and sC.name='fname'
    
    if (@IsFname<>0)
    	set @SQL=
    		'
    		select	fname
    		from	dbo.PREmployees
    		'
    else
    	set @SQL=
    		'
    		select	firstname
    		from	dbo.PREmployees
    		'
    
    exec(@SQL)
    Ken

    Maverick Software Design

    (847) 864-3600 x2

  13. #13
    Join Date
    Feb 2004
    Location
    In front of the computer
    Posts
    14,924
    To answer your original question first:
    Code:
    /*------------------------
    IF Object_Id('LowerLevel', 'P') IS NOT NULL
       DROP PROCEDURE dbo.LowerLevel
    GO
    --  ptp  20121112  Create procdure to contain error at a lower level in the call stack
    
    CREATE PROCEDURE dbo.LowerLevel
    AS
    BEGIN
       SELECT fName FROM PREmployees
    END
    GO
    --  ptp  20121112  Show how to trap the error using a LowerLevel procedure
    
    BEGIN TRY
       EXECUTE dbo.LowerLevel
       PRINT 'Succeeded????'
    END TRY
    BEGIN CATCH
       SELECT ERROR_NUMBER(), ERROR_SEVERITY(), ERROR_STATE()
    ,     ERROR_PROCEDURE(), ERROR_LINE(), ERROR_MESSAGE()
    END CATCH
    GO
    --  ptp  20121112  Show how to fail to catch error at the current call stack level
    
    BEGIN TRY
       SELECT FirstName FROM PREmployees
       PRINT 'Succeeded????'
    END TRY
    BEGIN CATCH
       SELECT ERROR_NUMBER(), ERROR_SEVERITY(), ERROR_STATE()
    ,     ERROR_PROCEDURE(), ERROR_LINE(), ERROR_MESSAGE()
    END CATCH
    GO
    DROP PROCEDURE dbo.LowerLevel
    ------------------------*/
                                                                                                                                                                                     
    ----------- ----------- ----------- -------------------------------------------------------------------------------------------------------------------------------- ----------- ----------------------------------------------------------------------------------------------------------------------------------------------------------------------------------------------------------------------------------------------------------------
    208         16          1           LowerLevel                                                                                                                       6           Invalid object name 'non_existant_table'.
    
    (1 row(s) affected)
    
    Msg 208, Level 16, State 1, Line 4
    Invalid object name 'non_existant_table'.
    Moving on to your second question, in SQL 2012 Microsoft introduced TRY_PARSE (Transact-SQL) which directly addresses that issue.

    If I were coding this particular problem in SQL 2005, I would simply query INFORMATION_SCHEMA.ROUTINES and proceed accordingly. Something like:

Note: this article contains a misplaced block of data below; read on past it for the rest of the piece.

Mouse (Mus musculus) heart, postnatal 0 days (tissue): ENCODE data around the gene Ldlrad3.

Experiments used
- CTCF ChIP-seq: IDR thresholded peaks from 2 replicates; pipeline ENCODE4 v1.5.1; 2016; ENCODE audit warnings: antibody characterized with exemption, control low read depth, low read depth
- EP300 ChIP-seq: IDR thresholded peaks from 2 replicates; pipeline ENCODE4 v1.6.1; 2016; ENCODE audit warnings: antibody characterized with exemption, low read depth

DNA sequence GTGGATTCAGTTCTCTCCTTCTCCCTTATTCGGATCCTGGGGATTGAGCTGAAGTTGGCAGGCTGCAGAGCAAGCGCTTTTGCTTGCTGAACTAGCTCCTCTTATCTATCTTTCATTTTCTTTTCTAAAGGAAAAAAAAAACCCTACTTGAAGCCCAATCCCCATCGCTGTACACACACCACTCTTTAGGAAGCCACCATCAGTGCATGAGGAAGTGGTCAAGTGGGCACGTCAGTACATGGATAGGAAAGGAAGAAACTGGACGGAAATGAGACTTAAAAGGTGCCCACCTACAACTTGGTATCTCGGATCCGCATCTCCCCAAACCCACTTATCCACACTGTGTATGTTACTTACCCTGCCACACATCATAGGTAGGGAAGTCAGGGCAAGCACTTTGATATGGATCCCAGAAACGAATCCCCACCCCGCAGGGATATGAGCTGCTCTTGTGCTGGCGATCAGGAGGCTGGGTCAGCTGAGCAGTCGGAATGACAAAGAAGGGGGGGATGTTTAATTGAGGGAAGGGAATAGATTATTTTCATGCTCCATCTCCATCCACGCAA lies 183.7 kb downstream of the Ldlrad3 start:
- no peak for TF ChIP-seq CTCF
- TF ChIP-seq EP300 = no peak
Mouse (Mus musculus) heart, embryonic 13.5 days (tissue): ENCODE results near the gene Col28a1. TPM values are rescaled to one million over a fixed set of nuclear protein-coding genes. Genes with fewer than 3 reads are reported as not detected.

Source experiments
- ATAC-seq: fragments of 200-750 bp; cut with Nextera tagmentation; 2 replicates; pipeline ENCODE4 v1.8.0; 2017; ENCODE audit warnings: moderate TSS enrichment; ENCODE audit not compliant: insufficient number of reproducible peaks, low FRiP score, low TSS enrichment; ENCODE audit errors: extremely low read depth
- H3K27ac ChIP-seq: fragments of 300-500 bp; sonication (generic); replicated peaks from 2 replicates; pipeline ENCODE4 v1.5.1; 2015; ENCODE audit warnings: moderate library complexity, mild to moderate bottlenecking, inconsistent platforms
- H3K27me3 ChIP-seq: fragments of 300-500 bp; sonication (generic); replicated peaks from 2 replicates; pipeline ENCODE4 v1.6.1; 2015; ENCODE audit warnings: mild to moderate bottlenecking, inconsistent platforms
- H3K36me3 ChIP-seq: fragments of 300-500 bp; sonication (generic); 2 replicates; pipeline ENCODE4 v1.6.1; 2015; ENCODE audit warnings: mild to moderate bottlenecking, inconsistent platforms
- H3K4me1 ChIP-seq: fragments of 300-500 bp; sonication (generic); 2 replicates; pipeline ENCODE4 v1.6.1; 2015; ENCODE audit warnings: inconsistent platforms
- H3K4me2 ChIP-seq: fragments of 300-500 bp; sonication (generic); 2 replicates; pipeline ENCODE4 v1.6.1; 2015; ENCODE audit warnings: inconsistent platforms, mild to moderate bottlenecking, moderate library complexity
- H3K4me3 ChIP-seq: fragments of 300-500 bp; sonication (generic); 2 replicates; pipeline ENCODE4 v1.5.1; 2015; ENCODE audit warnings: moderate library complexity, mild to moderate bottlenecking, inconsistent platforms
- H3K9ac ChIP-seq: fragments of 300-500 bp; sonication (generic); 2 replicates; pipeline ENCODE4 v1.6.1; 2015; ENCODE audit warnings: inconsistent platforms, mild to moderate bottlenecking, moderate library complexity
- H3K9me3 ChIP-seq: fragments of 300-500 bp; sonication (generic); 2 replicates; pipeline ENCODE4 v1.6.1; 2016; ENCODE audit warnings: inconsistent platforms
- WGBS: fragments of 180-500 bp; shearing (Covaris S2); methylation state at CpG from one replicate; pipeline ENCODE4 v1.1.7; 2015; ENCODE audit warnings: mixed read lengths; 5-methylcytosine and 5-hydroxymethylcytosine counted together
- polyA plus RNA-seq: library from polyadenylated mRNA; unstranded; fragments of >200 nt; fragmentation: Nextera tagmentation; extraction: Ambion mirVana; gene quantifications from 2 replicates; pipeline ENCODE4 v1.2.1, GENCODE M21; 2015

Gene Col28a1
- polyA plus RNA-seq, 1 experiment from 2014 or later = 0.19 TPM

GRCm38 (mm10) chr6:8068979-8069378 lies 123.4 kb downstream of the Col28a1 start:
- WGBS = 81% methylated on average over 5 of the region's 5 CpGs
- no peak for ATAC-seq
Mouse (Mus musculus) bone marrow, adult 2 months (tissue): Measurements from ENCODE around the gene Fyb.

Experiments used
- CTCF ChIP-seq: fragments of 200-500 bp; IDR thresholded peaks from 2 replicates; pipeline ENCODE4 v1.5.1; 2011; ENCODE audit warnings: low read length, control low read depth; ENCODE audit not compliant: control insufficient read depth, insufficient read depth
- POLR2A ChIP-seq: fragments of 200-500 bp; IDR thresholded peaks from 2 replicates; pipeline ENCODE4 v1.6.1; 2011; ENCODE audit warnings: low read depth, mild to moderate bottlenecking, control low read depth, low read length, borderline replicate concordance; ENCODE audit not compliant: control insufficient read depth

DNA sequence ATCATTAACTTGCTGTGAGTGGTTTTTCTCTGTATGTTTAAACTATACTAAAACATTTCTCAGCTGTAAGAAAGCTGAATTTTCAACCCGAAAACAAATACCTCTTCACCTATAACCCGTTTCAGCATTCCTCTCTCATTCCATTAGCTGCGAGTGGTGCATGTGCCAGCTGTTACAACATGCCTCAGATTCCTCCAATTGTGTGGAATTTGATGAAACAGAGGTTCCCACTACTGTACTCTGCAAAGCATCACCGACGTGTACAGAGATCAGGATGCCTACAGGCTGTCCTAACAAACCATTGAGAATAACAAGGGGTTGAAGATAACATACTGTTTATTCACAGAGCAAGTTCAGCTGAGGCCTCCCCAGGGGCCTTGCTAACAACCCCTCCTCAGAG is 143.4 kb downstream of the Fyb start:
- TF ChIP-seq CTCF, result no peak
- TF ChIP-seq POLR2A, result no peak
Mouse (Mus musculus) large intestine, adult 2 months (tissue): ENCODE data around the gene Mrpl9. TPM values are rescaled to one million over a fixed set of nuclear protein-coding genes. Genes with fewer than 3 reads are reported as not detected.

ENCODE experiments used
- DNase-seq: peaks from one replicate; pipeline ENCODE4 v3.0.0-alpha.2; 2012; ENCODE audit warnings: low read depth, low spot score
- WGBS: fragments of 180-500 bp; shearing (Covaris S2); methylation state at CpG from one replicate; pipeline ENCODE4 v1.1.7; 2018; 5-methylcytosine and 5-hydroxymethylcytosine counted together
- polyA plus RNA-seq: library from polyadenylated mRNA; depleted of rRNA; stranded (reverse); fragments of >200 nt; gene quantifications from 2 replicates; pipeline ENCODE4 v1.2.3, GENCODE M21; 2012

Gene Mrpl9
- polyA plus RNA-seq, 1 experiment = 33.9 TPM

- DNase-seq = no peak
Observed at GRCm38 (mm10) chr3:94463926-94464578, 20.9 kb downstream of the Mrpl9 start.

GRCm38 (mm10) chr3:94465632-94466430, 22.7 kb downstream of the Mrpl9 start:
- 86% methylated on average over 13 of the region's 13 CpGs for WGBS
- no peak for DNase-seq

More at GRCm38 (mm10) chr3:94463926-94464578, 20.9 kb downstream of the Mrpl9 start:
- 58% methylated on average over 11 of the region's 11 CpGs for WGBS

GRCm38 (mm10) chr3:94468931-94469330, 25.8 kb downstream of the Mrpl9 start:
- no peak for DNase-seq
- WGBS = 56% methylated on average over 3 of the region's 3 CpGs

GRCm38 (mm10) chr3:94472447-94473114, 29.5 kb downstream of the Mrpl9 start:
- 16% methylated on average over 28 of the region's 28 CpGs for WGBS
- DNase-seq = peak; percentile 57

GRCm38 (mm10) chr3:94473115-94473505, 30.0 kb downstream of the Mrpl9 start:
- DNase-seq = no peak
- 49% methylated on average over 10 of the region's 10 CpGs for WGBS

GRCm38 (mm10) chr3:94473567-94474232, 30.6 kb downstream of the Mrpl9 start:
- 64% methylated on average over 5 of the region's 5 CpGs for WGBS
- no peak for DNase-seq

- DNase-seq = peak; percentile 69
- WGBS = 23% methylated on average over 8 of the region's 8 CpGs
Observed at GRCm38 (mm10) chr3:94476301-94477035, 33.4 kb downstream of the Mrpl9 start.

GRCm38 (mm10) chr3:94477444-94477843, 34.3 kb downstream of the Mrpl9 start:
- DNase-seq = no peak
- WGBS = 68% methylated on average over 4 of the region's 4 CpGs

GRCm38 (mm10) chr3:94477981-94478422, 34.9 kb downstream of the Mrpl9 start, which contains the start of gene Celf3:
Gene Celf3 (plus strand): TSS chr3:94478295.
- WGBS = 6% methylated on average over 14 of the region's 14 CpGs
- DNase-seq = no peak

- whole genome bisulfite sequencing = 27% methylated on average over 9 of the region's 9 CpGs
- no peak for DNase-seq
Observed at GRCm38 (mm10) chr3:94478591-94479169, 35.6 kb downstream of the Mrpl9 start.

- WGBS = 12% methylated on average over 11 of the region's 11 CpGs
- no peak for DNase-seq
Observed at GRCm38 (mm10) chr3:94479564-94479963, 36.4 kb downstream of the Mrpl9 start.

Code:
    IF EXISTS (SELECT * FROM INFORMATION_SCHEMA.COLUMNS
       WHERE  'fName' = COLUMN_NAME
          AND 'PREmployees' = TABLE_NAME)
       SELECT fName FROM PREmployees
    ELSE
       SELECT FirstName FROM PREmployees
    -PatP
    In theory, theory and practice are identical. In practice, theory and practice are unrelated.

  14. #14
    Join Date
    Sep 2001
    Location
    Chicago, Illinois, USA
    Posts
    601
    I like that you have simplified this with the use of the INFORMATION_SCHEMA.COLUMNS view. I've never used the INFORMATION_SCHEMAs, but I'm going to start incorporating themn now.

    But I do see a problem with a solution that does not use dynamic SQL. Without dynamic SQL, doesn't the entire SQL need to be parsable? With only fName or FirstName existing, but not the other, won't this SQL fail?

    It fails when I test it.

    Because my PREmployees table has fName, but not FirstName, when you run this SQL the entire batch fails because FirstName is not a valid field. Conversely, if PREmployees has a FirstName field, the entire batch would fail because fName is not a valid field.

    Am I looking at this incorrectly?
    Ken

    Maverick Software Design

    (847) 864-3600 x2

  15. #15
    Join Date
    Feb 2004
    Location
    In front of the computer
    Posts
    14,924
    I usually build stored procedures, which will compile with a warning message either way, but won't fail as long as you don't execute the code that would have failed. That is how I built the LowerLevel procedure, it didn't care that the table and column didn't exist at compile time.

    I don't have a copy of SQL 2005 handy to test with, but the code works as published on my laptop running SQL 2012. I would expect it to run "as is" on SQL 2005 as well.

    -PatP
    In theory, theory and practice are identical. In practice, theory and practice are unrelated.

Posting Permissions

  • You may not post new threads
  • You may not post replies
  • You may not post attachments
  • You may not edit your posts
  •